Will quangocrats be the real winners of this election?

By: William Yarwood, media campaign manager


With the election well underway, politicians have come out swinging with bright and shiny new policies in an effort to win your vote.

The most recent addition to the policy pile is the Conservatives’ annual cap on immigration, an attempt to show voters that they are serious about bringing down immigration numbers (even though they’ve been at record highs).

The return of Nigel Farage as the head of Reform UK, and his declaration that this is the ‘immigration election’, has brought the issue to the top of the political agenda. As two in ten Britons argue that immigration is the biggest issue in the country, it’s not unfair to say that many Brits will be going to the polls with immigration at the front of their minds. 

The prime minister, Rishi Sunak, thinks that a ‘bold’ policy such as this will scupper the view that he and the current Conservative party are soft on immigration and put the brakes on the rise of Reform.

However, while elected politicians sitting in Parliament would get a vote on the cap, they would simply be voting on recommendations from the Migration Advisory Committee (MAC), which, in its own words, is ‘an independent, non-statutory, non-time limited, non-departmental public body that advises the government on migration issues’. In short, it's a quango.

Established in 2007, the MAC has consistently offered advice to the Home Office and the government more broadly on immigration policy. Suggestions have included keeping the graduate visa in its current form, lowering the minimum income requirements for family visas, and allowing industries to prioritise foreign workers over British workers. While I have only mentioned three, there is a clear thread throughout these suggestions: more immigration.

This should come as no surprise to anyone with knowledge of the MAC. Its committee board is stuffed full of academics whose research interests cover intersectionality, social justice and multiculturalism. Furthermore, a member of the committee runs a migration think tank which receives millions from the Paul Hamlyn Foundation which thinks borders are systemically racist, which itself has received taxpayer money.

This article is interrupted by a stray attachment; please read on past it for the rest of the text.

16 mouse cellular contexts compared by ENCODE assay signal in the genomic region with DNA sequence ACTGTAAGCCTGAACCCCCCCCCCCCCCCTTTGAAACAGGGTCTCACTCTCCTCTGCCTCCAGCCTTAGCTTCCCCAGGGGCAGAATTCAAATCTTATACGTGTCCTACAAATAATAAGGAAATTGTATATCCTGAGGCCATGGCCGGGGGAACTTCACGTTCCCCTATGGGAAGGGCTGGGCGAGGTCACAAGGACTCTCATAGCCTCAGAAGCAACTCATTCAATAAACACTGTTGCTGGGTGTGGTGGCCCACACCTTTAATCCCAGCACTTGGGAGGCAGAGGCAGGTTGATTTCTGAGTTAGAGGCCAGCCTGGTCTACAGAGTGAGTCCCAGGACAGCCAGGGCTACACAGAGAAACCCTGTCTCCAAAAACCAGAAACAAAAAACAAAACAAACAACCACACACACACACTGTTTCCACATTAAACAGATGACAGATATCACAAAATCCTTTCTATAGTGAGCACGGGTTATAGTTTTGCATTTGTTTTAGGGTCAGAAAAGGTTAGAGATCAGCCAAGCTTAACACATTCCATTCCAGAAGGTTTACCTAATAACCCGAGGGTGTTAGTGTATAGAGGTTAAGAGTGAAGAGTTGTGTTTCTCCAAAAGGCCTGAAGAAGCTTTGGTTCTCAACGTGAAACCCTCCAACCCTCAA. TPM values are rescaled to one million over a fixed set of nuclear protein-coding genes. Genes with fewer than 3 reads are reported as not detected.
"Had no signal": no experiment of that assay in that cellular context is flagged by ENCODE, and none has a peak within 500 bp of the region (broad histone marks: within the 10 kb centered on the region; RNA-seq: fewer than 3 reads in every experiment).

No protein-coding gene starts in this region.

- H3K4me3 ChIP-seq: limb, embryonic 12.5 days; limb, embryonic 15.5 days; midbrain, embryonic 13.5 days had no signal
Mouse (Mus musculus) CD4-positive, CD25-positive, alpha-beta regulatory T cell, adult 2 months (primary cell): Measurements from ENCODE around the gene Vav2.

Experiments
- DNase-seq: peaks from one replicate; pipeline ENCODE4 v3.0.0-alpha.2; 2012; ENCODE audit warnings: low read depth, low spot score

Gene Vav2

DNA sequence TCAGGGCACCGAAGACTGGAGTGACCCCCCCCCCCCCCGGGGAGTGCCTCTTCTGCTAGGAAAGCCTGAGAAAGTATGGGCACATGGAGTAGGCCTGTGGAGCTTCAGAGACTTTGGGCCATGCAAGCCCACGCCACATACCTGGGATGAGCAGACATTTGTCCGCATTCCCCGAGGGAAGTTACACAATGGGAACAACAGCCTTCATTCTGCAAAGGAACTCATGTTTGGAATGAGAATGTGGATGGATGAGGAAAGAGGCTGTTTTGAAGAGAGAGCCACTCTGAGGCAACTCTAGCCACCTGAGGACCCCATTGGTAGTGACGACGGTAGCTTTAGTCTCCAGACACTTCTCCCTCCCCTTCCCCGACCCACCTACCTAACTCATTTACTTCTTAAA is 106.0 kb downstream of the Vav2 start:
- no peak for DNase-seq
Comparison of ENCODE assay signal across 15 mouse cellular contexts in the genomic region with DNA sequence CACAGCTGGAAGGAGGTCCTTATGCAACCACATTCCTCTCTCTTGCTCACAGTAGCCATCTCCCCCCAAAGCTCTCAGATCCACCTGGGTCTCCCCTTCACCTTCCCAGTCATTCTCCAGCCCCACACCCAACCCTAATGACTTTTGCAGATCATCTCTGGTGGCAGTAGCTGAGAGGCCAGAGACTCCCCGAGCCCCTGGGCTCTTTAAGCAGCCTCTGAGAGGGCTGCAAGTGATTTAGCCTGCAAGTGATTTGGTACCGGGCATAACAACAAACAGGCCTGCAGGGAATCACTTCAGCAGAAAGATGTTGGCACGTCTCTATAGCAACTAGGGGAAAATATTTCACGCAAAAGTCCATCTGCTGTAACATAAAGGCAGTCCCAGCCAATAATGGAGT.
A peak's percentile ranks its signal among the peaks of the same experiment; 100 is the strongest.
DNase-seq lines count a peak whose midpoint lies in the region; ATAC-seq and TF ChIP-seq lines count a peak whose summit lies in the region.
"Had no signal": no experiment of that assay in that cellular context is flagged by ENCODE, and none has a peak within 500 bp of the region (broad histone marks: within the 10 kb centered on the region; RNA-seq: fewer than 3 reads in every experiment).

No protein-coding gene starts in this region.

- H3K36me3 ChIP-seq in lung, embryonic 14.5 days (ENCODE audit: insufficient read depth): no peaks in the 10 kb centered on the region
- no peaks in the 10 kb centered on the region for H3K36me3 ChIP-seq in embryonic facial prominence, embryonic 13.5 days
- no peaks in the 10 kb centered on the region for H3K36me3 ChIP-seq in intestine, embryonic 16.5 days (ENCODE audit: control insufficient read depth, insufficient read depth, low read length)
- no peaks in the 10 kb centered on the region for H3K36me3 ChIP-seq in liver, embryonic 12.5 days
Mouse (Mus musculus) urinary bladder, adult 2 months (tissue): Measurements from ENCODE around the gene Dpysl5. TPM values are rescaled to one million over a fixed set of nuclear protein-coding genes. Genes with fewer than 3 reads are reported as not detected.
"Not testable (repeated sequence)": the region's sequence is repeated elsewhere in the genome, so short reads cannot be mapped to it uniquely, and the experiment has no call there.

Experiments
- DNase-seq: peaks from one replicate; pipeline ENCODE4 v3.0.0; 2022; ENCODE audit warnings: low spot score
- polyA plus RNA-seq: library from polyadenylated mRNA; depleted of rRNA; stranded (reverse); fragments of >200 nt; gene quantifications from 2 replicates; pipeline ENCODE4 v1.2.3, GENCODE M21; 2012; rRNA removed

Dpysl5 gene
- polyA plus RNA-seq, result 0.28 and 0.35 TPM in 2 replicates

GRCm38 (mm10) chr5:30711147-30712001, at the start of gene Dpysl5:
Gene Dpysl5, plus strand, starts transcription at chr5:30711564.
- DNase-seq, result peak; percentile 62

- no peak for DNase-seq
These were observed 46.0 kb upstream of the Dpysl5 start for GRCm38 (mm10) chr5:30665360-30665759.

Furthermore, their suggestions regarding graduate visas should shock nobody. As a result of policy choices over the last two decades, higher education is now one of the most immigration-dependent sectors in the country. So of course a group of academics who are reliant on migrant graduate visas for their paychecks would be in favour of the scheme and lax immigration rules, they’d likely be out of a job without them!

In reality, the MAC is simply another taxpayer-funded quango which advocates for policies the British public does not want, while taking responsibility for decisions politicians would rather avoid. And yet, the Conservatives wish to empower it even more by allowing it to set the cap on how much migration Britain should have each year.

However, it is extremely unlikely that a quango run by pro-immigration academics, which has advocated for looser immigration policies in the past, will provide the cap of migration that Sunak desperately wants. But more fundamentally, this issue should not be decided by the MAC in the first place.

British politicians are put in Parliament to enact the will of the people who voted for them, yet time and time again they have syphoned off more and more of their power to unelected and opaque quangos. When this is done a democratic deficit is opened up, with policies and decisions being taken by groups no one has ever heard of or voted for.

For years, the TaxPayers’ Alliance has been calling for a bonfire of quangos which are a waste of taxpayers' money, lack transparency and have a detrimental impact on our public policy. This extends to international quangos too, which received £85 billion from the UK government between 2009 to 2021, many of whom politicians have given up power to on key policy areas like energy and health.

No one voted for the MAC or for many of the other quangos to be brought into existence. Nor did anyone consent to have their wallets rummaged through to fund them. But most importantly no one was asked whether they should have control over political decision-making.

Politicians in Britain seem borderline allergic to governing, seeking to delegate decision-making to whatever opaque quango takes their fancy at the earliest opportunity. Often without regard to the cost to taxpayers or even the real motives of the quango in question.

Instead of empowering and adding to quangos, more should be placed on the bonfire where they belong. Politicians should take responsibility for their own policies and their implementation, and be unafraid of the democratic power vested in them by the British people. 


This website uses cookies to ensure you get the best experience.  More info. Okay